Study findings suggest that extended-duration betrixaban reduces the first and total number of symptomatic venous thromboembolic (VTE) events vs standard-dose enoxaparin among medically ill hospitalized patients. The treatment addresses an unmet need for extended thromboprophylaxis in acutely ill patients.
VTE occurs in approximately 8 million acutely ill patients each year in the United States, despite the available standard-of-care agents. Approximately 1 of 2 deep venous thromboses (DVTs) and pulmonary emboli (PEs) occur within 6 weeks after hospital discharge, a time period for which no agents are currently approved or guideline-recommended for thromboprophylaxis.
Purva Jain, MPH, of the Beth Israel Deaconess Medical Center, presented the results of the study at the Scientific Sessions of the American Heart Association held November 12 to 16, 2016, in New Orleans, LA. The study was a substudy of the Acute Medically Ill VTE Prevention With Extended Duration Betrixaban Study (APEX).
“The reduction of the total burden of symptomatic VTE events among patients taking betrixaban may reduce the use of health care resources and alleviate costs related to inpatient and outpatient care and pharmacy use,” said Jain.
Jain provided a brief overview of APEX, which was a phase 3 trial designed to evaluate whether the incidence of all symptomatic VTE events, including those that occur after the first event, would be reduced by extended-duration betrixaban compared with standard-duration enoxaparin. The results of that study were published in the August 11, 2016, issue of the New England Journal of Medicine.
The participants in that trial were considered to be at high risk for VTE and were randomly assigned in a double-blind fashion to either oral betrixaban for an extended duration (35 days) or subcutaneous enoxaparin for a standard duration (10 ± 4 days).
The primary efficacy end point of APEX was a composite of asymptomatic proximal DVT, symptomatic proximal or distal DVT, nonfatal PE, or VTE-related death.
Betrixaban was associated with a 24% relative risk reduction in the primary end point (7.03% for enoxaparin vs 5.30% for betrixaban; P = .006). The treatments were not significantly different in terms of the primary safety end point, which was major bleeding through 7 days after drug discontinuation (0.57% vs 0.67%, respectively; P = .55).
In discussing the results of the substudy, Jain noted that the evaluation of multiple thrombotic events is important because recurrent VTEs are associated with worse clinical outcomes and a significantly greater total cost of care.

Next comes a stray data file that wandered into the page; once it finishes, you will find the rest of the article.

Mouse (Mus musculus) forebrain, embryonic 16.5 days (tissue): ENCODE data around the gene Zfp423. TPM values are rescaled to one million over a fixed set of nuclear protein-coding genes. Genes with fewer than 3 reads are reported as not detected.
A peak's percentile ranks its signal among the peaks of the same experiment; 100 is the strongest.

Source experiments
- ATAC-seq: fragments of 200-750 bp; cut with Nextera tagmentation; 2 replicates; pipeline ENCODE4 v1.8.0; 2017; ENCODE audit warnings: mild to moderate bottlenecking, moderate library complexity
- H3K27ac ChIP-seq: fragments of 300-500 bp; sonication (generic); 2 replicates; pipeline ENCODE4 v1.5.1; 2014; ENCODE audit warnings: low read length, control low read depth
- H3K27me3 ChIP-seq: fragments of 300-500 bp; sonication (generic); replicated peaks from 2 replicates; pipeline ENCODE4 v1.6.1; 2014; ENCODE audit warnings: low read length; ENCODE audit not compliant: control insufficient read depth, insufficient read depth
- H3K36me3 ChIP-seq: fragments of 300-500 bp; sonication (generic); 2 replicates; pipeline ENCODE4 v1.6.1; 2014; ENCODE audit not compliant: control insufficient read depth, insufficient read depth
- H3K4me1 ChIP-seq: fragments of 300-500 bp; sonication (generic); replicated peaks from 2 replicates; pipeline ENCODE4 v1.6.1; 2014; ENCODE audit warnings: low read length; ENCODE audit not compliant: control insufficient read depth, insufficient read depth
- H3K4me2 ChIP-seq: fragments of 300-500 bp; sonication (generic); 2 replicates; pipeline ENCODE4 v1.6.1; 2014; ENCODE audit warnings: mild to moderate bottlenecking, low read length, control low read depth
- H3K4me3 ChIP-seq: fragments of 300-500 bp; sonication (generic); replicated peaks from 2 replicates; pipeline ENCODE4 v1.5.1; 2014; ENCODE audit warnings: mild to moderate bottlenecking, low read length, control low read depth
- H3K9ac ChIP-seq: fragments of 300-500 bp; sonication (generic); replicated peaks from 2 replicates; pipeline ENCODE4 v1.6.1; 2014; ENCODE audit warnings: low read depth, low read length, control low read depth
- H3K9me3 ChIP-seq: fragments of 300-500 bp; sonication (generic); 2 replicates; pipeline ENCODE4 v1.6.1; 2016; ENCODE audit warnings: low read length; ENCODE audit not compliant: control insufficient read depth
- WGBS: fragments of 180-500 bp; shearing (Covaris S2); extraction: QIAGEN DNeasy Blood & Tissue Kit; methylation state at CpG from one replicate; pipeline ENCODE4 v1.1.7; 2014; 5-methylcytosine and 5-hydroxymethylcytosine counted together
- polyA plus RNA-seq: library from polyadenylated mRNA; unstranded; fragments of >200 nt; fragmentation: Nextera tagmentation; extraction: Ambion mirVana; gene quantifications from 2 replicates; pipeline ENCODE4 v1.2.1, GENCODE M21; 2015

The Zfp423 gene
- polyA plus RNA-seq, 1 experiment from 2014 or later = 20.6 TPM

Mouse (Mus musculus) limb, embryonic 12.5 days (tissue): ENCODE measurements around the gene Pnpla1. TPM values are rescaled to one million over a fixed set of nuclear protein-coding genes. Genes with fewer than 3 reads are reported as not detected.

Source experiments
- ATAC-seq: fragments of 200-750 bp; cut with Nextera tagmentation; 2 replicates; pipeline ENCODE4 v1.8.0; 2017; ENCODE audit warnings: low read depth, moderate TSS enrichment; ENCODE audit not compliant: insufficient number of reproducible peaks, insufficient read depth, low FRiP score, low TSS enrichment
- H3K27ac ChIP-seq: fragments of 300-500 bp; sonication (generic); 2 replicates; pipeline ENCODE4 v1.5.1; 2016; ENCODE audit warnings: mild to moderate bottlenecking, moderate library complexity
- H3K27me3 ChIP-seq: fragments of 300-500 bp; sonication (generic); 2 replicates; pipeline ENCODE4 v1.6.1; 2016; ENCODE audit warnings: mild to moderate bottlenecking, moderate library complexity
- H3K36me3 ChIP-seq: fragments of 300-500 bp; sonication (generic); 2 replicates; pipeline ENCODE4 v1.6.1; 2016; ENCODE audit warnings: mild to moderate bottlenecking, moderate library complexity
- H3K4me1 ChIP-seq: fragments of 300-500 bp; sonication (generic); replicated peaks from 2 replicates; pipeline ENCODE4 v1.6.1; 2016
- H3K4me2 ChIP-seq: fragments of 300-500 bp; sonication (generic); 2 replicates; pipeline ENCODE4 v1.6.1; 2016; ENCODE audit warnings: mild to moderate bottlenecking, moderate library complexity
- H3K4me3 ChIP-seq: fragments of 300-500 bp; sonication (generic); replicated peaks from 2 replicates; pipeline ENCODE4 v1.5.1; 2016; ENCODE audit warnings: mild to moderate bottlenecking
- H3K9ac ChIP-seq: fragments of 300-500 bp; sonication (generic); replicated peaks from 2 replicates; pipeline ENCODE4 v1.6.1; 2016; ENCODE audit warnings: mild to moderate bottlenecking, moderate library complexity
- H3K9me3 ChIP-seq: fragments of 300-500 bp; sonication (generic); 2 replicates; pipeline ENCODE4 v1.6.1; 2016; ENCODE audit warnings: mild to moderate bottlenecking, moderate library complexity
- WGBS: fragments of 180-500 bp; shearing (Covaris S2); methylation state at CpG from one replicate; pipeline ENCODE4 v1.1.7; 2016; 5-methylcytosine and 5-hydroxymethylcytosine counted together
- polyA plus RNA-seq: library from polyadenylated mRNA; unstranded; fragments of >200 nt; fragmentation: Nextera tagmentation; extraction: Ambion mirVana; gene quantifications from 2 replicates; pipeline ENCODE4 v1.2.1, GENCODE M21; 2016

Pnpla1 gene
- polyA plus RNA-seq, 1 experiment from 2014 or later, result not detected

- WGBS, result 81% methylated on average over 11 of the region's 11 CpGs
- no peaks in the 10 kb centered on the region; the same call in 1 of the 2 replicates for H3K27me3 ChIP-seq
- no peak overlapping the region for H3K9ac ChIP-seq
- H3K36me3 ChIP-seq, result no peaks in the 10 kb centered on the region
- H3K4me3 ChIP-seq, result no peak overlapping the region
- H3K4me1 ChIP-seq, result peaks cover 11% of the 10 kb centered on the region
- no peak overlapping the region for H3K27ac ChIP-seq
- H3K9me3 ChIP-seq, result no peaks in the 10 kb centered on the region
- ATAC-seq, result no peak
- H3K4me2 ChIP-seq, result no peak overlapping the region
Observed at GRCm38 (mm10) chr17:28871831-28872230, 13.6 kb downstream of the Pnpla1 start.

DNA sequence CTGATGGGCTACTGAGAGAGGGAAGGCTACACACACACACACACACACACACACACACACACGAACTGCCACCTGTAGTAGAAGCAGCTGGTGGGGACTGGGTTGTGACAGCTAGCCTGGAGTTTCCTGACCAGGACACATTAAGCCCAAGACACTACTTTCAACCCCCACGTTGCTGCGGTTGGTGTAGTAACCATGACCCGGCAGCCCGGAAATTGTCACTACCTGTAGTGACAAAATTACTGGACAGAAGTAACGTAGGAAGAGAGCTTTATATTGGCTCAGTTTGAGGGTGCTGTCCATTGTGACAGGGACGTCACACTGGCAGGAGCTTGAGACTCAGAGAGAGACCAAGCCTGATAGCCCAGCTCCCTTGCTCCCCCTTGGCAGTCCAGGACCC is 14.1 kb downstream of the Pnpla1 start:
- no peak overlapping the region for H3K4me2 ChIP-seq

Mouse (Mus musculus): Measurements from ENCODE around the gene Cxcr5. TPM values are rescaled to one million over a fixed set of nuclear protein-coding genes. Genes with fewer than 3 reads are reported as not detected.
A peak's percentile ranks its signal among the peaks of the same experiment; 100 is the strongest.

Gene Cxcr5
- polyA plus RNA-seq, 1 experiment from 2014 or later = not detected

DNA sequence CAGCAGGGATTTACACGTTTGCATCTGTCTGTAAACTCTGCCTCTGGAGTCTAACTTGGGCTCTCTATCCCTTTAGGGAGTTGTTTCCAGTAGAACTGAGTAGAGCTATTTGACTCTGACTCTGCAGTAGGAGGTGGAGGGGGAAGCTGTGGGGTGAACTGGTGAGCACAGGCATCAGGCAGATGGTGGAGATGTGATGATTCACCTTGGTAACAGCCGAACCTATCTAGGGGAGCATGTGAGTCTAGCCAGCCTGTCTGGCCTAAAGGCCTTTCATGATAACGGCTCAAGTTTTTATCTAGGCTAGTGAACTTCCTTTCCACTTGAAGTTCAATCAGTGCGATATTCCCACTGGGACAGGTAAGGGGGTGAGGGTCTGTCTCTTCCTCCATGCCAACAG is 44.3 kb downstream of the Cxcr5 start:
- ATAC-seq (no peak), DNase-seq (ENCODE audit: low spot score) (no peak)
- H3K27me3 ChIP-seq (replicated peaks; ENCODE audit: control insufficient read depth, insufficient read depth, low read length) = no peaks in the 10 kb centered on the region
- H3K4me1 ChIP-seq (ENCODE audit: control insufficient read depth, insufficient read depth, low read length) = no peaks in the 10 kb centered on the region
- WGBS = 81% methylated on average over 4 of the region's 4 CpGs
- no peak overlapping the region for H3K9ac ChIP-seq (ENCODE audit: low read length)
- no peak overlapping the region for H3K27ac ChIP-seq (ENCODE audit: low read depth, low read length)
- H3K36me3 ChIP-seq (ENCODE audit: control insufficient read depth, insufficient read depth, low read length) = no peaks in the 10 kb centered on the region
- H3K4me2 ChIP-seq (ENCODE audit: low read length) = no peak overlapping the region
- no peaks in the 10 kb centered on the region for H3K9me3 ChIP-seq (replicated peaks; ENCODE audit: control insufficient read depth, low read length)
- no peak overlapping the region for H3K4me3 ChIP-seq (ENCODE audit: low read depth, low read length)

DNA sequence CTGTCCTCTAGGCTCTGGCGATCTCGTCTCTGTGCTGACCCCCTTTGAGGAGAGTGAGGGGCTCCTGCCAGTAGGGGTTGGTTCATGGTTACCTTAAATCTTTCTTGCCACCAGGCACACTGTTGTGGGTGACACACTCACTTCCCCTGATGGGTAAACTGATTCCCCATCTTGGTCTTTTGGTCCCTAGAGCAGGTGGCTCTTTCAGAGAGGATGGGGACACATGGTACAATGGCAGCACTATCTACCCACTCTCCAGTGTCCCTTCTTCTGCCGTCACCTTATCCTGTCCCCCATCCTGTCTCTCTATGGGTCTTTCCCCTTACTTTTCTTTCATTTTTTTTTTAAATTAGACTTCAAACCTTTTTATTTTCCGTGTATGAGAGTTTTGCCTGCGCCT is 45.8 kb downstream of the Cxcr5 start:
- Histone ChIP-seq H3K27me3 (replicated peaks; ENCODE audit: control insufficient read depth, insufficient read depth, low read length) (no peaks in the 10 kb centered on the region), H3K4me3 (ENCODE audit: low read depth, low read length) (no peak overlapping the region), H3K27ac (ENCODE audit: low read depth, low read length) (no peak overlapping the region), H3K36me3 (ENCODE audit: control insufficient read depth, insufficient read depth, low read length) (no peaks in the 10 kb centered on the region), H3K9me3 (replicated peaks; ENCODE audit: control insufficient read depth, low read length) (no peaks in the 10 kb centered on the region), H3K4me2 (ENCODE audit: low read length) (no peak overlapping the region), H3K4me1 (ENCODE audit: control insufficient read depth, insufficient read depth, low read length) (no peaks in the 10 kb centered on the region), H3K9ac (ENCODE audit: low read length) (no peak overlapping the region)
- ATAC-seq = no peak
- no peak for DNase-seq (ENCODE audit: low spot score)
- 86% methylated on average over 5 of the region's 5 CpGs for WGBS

She also reported that fewer patients in the betrixaban arm had multiple events throughout the trial compared with the enoxaparin arm (1 vs 6, respectively; P = .07). Compared with standard-duration enoxaparin, extended-duration betrixaban was associated with a 31% to 48% relative reduction in the risk of multiple VTEs.
The time to multiple symptomatic events (through the last day of contact) was significantly lower in the betrixaban arm than in the enoxaparin arm (Table).
Table. Time to Multiple Symptomatic Event Through Last Day of Contact
|Event at End of
Active Treatment Period
|Betrixaban (n = 3,721), n (%)||Enoxaparin
(n = 3,720),
|End pointa||38 (1.0)||73 (2.0)||0.52 (0.35-0.79)||.002|
|DVT||14 (0.4)||25 (0.7)||0.56 (0.29-1.08)||.083|
|PE||9 (0.2)||22 (0.6)||0.41 (0.19-0.89)||.024|
|VTE||15 (0.4)||26 (0.7)||0.58 (0.31-1.09)||.092|
aComposite of asymptomatic proximal DVT, symptomatic proximal or distal DVT, nonfatal PE, or
CI = confidence interval, DVT = deep venous thrombosis, HR = hazard ratio, PE = pulmonary embolism, VTE = venous thromboembolism.
With regard to safety, no patients in either treatment arm had more than 1 major bleeding event. An excess of single minor or clinically relevant non–major bleeding events was observed in the betrixaban arm, but no significant difference was seen in terms of multiple minor or clinically relevant non–major bleeding events.
Source: Jain P, Szlosek DA, Korjian S, et al. Betrixaban reduces the burden of multiple symptomatic venous thromboembolic events in the APEX trial. Presented at: American Heart Association Scientific Sessions 2016; November 12-16, 2016; New Orleans, LA. Abstract 640.